What To Expect Of Your Empty Nest

Autumn: Season of mists and mellow fruitfulness. 

And season of empty nests too, or at least here in the UK where the academic year begins in September.

Autumn Empty Nest

I have been at this parenting malarkey for 31 years now, and have seen a fair smattering of things in that time, but am faced this year with a new chapter: Empty Nest Syndrome (ENS). While technically not a medical condition I think many parents find it a very real problem. How can it be described? This pretty much sums it up for many:

Empty nest syndrome is a feeling of grief and loneliness parents or guardians may feel when their children leave home for the first time, such as to live on their own or to attend a college or university.

I haven’t decided yet which sort of ENer I am most likely to be. Many of my friends have started out with a wry smile on their faces (‘Empty nest? Me? Are you kidding? I am doing the EN Dance round my kitchen in high heels and full make up, dreaming of a cheap not-school-holidays-priced week away in the Caribbean’) only to end up being that parent who spends the entire autumn with their mobile glued to their ear dealing with their fledgling’s very real psychological/medical issues.

A bit of humour might be useful then to start. Dorothy Parker is always good for a bon mot

~ The best way to keep children at home is to make the home atmosphere pleasant, and let the air out of the tyres.

empty-nest

empty nest 1

Out of curiosity I ventured onto a parents’ forum to see if ENS was showing up as a thing. There is anxiety galore out there ~ worries for both the kids and us parents. I didn’t go so deep into the Dark Web as to find ENers who have survived (maybe they are all busy redecorating their kid’s bedrooms and building a sauna/fully stocked bar/disco room) but there is a palpable sense of concern from those whose little babies are leaving for Freshers Week in less than a month. There are plenty of stories about the nightmare of “helicopter parents” too, those of us who can’t let go and hover, thinking we are being helpful. The following was written by a weary academic:

One year we had a mother who camped on her daughter’s floor in Halls for the first two weeks and not only walked her to lectures, but sat in on them as well. In the end we had to insist she b*ggered off and left her ADULT daughter to get on with her own life.

Is our current level of concern increased by the amount of student debt our kids are now letting themselves in for? In many ways, we (the student, the parents, indeed the entire family) are now the client in the whole University decision-making operation. When your kids are going to graduate with a substantial debt (£27k or thereabouts) is it any wonder parents want to advise on courses, accommodation etc?

On a very practical level, there is some useful advice out there on how much stuff Little Jonny should  take in the first year. I definitely over-bought when the middle Baby Bee went off, and probably also overestimated the size of her room as well. And if you buy too much kitchen equipment, the chances of it ever being washed up diminishes for starters which may not go down too well amongst their brand new flatmates.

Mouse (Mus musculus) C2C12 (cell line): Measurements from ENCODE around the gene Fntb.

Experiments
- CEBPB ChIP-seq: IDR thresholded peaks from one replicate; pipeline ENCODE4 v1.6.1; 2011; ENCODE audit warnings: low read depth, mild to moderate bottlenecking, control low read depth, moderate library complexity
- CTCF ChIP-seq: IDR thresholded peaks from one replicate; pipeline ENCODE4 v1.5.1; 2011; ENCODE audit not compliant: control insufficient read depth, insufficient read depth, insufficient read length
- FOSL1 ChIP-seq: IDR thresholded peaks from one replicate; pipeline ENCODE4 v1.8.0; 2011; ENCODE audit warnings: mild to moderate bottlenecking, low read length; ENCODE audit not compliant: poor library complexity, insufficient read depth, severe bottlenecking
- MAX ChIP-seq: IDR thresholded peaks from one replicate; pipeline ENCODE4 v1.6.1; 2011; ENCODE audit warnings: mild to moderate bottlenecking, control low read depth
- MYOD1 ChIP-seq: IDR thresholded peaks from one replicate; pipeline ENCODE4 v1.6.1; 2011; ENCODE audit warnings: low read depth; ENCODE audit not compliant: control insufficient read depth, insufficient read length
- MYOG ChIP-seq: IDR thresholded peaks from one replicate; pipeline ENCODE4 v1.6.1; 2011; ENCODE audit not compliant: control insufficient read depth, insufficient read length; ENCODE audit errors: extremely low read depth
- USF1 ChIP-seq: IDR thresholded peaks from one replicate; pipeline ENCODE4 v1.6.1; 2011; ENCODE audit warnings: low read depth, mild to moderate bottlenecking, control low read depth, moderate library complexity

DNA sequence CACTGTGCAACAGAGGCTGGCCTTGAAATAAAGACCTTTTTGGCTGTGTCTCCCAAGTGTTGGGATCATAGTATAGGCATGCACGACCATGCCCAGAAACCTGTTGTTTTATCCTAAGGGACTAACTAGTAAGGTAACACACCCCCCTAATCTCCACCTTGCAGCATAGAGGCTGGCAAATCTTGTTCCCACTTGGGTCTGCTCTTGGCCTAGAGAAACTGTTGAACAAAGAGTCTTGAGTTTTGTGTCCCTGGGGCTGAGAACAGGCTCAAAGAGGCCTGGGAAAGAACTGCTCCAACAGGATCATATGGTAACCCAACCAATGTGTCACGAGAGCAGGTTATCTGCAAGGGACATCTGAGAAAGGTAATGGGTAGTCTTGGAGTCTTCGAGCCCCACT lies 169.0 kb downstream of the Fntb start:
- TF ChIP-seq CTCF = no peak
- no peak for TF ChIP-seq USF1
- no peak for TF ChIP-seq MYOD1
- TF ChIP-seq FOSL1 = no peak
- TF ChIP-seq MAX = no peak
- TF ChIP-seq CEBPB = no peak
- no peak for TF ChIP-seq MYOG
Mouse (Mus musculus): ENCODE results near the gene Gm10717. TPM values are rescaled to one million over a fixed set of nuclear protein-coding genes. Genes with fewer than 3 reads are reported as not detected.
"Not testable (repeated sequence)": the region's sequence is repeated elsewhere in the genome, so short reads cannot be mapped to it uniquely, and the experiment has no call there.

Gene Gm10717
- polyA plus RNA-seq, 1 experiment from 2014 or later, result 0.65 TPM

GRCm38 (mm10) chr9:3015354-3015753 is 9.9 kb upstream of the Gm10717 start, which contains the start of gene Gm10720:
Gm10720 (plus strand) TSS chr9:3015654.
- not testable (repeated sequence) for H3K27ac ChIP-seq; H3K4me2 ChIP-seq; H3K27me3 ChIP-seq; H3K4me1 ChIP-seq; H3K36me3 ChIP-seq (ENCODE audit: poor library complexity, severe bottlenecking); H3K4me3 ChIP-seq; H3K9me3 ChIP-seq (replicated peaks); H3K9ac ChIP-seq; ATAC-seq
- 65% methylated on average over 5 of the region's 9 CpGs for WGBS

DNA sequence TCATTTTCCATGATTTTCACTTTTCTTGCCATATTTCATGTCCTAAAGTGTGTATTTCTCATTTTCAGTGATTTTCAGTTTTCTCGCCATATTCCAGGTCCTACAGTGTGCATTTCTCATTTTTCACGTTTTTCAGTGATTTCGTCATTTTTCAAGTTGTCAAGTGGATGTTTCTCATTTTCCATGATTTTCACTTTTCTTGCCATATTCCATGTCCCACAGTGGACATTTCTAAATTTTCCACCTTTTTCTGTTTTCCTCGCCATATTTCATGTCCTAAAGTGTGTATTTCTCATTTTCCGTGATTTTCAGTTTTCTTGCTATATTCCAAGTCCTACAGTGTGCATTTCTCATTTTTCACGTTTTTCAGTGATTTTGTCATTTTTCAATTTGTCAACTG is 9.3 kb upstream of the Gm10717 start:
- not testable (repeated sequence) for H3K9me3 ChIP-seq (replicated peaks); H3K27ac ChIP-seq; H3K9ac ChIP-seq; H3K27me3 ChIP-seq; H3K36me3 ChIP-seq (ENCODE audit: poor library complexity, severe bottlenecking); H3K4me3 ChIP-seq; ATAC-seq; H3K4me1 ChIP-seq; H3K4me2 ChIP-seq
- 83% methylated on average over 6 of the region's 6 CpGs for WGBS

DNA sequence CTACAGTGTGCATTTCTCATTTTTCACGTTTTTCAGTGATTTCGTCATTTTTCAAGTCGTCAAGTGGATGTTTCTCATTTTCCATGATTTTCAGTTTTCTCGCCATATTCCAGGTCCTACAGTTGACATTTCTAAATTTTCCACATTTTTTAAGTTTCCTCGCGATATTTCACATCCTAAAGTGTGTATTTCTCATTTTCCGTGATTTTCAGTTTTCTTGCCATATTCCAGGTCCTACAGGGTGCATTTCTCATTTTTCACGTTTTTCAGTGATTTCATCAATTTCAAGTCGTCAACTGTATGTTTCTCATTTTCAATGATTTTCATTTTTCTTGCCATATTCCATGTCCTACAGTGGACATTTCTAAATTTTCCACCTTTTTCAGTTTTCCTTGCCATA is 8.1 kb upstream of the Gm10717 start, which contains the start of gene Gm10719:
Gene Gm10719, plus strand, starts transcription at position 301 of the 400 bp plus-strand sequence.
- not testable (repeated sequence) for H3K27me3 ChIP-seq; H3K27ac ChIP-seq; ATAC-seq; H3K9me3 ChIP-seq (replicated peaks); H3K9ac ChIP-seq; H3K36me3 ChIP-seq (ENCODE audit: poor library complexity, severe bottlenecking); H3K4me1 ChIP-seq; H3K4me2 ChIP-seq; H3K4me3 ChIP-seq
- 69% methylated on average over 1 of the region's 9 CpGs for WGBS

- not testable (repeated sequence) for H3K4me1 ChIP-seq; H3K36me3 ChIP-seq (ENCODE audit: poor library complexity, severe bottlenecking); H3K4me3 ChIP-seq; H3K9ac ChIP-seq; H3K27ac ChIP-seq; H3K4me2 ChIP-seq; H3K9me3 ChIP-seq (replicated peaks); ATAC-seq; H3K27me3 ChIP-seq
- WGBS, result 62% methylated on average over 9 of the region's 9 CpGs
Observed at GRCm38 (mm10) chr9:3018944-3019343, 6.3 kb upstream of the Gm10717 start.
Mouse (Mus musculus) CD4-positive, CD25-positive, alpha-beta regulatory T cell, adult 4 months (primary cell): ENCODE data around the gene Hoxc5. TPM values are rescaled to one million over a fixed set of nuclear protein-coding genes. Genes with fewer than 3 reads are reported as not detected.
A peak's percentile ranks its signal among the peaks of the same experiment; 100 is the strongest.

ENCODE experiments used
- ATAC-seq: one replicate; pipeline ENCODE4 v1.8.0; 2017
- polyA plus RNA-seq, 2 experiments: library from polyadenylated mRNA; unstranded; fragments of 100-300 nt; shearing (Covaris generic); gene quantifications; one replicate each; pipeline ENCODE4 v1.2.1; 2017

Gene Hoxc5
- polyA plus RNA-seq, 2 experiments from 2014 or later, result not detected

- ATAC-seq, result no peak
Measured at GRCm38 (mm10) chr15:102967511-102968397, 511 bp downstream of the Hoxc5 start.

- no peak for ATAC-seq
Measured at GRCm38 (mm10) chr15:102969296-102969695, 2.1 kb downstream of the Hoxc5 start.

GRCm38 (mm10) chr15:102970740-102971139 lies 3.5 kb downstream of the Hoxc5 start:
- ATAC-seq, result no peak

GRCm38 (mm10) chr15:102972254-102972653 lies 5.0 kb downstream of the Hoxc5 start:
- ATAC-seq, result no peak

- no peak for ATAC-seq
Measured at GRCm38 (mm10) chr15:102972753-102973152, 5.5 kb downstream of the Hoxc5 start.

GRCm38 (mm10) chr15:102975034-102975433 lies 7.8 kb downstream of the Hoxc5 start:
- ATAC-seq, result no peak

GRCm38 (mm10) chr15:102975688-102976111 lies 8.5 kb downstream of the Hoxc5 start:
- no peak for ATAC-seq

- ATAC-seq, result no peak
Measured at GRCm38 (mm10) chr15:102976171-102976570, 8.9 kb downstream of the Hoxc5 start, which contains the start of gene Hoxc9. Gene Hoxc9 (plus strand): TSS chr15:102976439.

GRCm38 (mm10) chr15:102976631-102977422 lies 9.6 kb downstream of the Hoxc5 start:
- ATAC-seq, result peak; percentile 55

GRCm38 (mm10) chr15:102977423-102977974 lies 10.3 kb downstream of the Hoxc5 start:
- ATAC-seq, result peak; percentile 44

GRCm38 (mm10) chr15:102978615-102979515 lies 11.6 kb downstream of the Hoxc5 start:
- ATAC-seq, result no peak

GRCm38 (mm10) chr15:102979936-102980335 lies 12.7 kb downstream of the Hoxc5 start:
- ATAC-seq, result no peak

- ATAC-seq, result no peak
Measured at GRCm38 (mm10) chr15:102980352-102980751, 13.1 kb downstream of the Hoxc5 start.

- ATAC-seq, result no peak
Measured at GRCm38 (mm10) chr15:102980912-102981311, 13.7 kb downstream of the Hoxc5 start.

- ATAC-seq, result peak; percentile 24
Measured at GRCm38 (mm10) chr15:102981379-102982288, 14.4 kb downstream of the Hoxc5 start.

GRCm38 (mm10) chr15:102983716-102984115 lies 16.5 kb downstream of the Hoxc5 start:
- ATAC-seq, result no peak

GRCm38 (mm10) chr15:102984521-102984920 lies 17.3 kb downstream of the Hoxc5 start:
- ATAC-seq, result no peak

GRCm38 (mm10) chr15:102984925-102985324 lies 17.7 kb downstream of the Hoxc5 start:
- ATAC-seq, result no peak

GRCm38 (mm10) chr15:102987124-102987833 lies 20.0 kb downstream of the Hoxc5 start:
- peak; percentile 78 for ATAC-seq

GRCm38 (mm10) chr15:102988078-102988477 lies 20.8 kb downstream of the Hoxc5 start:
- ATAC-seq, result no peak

When I went off to Uni (back in the late 1800s) I failed to read the information pack and very stupidly took NO kitchen things at all. None. I went out to the Army and Navy store and bought one bowl, one teaspoon (which I still have) and a small saucepan. This kept me going for a surprisingly long time, though I did lose weight in those first months. And ate a lot of Alpen which, for the record, is not solely a breakfast food.

So when you are in Ikea, or John Lewis, looking at those Freshers starter packs, my advice is to work on the assumption you can halve it and Little Jonny will still survive. Better that your son or daughter ends up buying a few more bits and pieces a month into the experience than let them take so much gear it is literally impossible for them to unpack.

As for my empty nest ~ well I will let you know what it looks like when I am a month or so in. It might be a tale of abject loneliness, or a postcard from a beach in the Caribbean. Who knows which way I will go. Only time will tell.

Vacant empty nest

Wish me luck!

Annie Bee x

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Annie’s (Early) Annual Autumn Project

Often while I am away for my summer holidays, I hatch a plan for my annual autumn project. Somehow sitting on a sun-lounger, reading and relaxing takes my mind off to a place where I seek to improve things on my return home. They tend to be house or garden related and have included over the past few years the following, with a rating system out of 10:

1. Create a little sitting room area in the playroom where I can relax with my gardening books and a cuppa on cold winter afternoons: √√√√√√√√√